Chang punched the battery compartment fire-extinguisher button; at least that worked, for he could hear the muffled roar of the nitrogen blasts on the other side of the bulkhead. Ten seconds later, he triggered the VACUUM DUMP which would sweep the gas out into space – with, hopefully, most of the heat it had picked up from the fire. That too operated correctly; it was the first time that Chang had ever listened with relief to the unmistakeable shriek of atmosphere escaping from a space vehicle; he hoped it would also be the last.
He dared not rely on the automatic braking sequence as the vehicle finally crawled into the terminus; fortunately, he had been well rehearsed and recognised all the visual signals, so that he was able to stop within a centimetre of the docking adapter. In frantic haste, the airlocks were coupled together, and stores and equipment were hurled through the connecting tube…
And so was Professor Sessui, by the combined exertions of pilot, assistant engineer and steward, when he tried to go back for his precious instruments. The airlock doors were slammed shut just seconds before the engine compartment bulkhead finally gave way.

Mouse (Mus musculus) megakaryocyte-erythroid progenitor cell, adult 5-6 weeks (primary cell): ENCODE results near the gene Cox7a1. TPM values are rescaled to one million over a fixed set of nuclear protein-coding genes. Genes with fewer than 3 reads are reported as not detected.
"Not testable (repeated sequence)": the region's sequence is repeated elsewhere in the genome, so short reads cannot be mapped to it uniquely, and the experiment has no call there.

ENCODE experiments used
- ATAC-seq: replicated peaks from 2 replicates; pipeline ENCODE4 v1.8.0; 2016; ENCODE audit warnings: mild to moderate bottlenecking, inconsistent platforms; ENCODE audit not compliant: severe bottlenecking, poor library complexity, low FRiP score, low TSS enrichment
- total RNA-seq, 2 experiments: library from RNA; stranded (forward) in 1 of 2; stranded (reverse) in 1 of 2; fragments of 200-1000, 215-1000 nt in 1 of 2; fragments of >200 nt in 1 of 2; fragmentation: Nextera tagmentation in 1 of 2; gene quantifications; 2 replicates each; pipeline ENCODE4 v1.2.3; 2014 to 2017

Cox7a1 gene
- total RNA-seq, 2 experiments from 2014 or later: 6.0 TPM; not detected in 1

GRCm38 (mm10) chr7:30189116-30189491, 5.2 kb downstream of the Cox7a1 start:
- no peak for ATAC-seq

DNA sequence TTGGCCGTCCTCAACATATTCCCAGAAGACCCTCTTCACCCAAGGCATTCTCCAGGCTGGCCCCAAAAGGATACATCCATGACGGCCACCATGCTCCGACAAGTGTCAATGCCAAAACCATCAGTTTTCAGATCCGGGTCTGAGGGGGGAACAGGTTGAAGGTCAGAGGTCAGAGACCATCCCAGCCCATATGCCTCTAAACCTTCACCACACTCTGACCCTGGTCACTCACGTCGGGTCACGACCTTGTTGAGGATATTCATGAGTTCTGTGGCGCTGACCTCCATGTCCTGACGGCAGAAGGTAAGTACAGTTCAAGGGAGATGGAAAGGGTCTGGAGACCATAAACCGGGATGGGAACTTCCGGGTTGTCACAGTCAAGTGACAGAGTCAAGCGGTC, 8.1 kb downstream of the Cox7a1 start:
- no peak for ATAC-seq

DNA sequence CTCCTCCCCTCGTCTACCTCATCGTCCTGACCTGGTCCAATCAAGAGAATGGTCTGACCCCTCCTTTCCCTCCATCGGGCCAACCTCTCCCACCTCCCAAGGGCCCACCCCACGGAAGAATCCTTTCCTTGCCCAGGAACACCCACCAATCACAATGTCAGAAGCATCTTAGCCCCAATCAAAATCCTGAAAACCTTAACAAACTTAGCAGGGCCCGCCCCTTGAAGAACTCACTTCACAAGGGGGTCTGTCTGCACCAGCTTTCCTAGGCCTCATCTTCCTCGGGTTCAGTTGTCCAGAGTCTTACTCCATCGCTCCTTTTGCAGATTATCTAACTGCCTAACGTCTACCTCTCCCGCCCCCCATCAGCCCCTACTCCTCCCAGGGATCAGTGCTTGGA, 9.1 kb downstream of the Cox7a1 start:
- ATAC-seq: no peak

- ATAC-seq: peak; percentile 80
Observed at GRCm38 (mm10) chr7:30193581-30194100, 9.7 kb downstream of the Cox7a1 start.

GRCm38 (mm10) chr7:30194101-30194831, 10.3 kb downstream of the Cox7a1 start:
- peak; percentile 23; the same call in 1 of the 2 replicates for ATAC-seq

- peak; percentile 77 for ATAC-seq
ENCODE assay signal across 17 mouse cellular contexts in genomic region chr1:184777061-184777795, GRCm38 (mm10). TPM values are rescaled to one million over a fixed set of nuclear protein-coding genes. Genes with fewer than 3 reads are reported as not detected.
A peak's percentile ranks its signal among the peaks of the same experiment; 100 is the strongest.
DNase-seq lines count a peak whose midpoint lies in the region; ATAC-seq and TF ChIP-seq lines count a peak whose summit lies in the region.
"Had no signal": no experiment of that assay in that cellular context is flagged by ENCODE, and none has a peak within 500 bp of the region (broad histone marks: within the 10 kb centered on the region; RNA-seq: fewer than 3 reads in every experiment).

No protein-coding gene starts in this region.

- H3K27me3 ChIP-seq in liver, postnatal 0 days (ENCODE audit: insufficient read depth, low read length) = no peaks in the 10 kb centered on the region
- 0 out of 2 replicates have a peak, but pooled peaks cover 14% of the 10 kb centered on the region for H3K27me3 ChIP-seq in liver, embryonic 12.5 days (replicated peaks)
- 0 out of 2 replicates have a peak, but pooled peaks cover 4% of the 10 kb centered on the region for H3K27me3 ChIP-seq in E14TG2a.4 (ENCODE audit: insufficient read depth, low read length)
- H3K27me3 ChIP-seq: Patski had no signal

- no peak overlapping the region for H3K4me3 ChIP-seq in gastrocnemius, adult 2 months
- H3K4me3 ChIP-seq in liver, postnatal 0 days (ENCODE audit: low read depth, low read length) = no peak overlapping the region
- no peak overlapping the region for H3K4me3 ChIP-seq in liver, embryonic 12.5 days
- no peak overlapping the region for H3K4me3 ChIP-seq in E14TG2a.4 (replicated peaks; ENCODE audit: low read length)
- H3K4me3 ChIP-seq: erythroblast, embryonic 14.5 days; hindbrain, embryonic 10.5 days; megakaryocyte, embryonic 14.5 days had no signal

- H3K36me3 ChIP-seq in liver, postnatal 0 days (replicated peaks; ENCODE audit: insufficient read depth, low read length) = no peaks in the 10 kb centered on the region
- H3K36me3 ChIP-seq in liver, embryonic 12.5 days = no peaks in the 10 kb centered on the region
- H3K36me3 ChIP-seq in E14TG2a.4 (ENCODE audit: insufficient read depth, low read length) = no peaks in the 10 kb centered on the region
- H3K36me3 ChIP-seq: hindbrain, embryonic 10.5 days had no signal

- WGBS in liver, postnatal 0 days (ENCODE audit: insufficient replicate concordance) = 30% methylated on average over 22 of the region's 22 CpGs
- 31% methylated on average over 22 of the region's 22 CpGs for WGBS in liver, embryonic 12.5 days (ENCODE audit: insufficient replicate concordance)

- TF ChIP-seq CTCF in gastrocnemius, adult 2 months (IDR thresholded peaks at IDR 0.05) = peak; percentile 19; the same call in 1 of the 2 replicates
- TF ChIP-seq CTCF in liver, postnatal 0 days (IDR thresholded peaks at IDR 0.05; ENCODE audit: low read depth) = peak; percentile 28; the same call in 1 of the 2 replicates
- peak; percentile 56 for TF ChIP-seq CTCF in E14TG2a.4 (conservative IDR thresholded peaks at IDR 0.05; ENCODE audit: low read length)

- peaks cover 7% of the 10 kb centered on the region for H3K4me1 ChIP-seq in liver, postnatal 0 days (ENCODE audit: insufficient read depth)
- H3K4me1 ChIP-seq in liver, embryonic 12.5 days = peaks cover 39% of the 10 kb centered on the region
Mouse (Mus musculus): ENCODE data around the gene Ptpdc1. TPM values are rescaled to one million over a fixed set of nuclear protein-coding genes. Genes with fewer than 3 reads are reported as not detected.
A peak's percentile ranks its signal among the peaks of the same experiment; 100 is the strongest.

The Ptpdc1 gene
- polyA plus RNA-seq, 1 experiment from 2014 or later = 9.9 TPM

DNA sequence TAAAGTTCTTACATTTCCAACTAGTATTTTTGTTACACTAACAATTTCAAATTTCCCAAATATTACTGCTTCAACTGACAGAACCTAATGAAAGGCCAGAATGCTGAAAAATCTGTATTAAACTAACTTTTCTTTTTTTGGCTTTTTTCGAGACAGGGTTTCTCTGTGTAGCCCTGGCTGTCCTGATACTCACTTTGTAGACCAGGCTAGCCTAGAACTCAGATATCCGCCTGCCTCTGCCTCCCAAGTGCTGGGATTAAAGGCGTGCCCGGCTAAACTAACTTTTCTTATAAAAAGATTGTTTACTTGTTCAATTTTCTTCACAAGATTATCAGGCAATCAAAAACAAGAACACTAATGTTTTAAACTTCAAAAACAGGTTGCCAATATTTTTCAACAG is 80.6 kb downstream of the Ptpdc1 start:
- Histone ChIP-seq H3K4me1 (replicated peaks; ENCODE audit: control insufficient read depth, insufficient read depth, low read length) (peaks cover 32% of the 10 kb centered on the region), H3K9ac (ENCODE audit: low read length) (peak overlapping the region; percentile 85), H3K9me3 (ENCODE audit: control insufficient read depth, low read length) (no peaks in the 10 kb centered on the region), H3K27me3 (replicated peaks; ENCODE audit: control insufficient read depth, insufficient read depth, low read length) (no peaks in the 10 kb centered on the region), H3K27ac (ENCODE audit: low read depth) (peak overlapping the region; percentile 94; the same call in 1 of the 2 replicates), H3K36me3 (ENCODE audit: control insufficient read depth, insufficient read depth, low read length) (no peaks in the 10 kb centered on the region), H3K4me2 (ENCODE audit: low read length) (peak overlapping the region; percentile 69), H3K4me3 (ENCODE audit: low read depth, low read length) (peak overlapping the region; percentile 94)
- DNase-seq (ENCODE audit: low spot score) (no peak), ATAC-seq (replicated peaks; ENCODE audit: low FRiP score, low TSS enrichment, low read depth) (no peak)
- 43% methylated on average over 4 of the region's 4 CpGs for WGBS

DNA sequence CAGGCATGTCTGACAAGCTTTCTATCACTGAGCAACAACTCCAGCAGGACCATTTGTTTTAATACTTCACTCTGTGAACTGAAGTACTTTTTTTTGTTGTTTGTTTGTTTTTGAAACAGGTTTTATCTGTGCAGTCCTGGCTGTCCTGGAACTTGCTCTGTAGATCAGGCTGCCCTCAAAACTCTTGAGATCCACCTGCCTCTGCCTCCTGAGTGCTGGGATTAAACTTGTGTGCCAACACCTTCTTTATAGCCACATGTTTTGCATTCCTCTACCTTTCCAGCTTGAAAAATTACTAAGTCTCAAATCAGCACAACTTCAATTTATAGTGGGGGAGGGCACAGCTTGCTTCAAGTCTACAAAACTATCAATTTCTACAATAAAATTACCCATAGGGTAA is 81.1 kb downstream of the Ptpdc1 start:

After that, the refugees could do nothing but wait in the bleak, fifteen-metre square chamber, with considerably fewer amenities than a well-furnished prison cell, and hope that the fire would burn itself out. Perhaps it was well for the passengers' peace of mind that only Chang and his engineer appreciated one vital statistic: the fully-charged batteries contained the energy of a large chemical bomb, now ticking away on the outside of the Tower.
Ten minutes after their hasty arrival, the bomb went off. There was a muffled explosion, which caused only slight vibrations of the Tower, followed by the sound of ripping and tearing metal. Though the breaking-up noises were not very impressive, they chilled the hearts of the listeners; their only means of transport was being destroyed, leaving them stranded twenty-five thousand kilometres from safety.
There was another, more protracted explosion – then silence; the refugees guessed that the vehicle had fallen off the face of the Tower. Still numbed, they started to survey their resources; and, slowly, they began to realise that their miraculous escape might have been wholly in vain.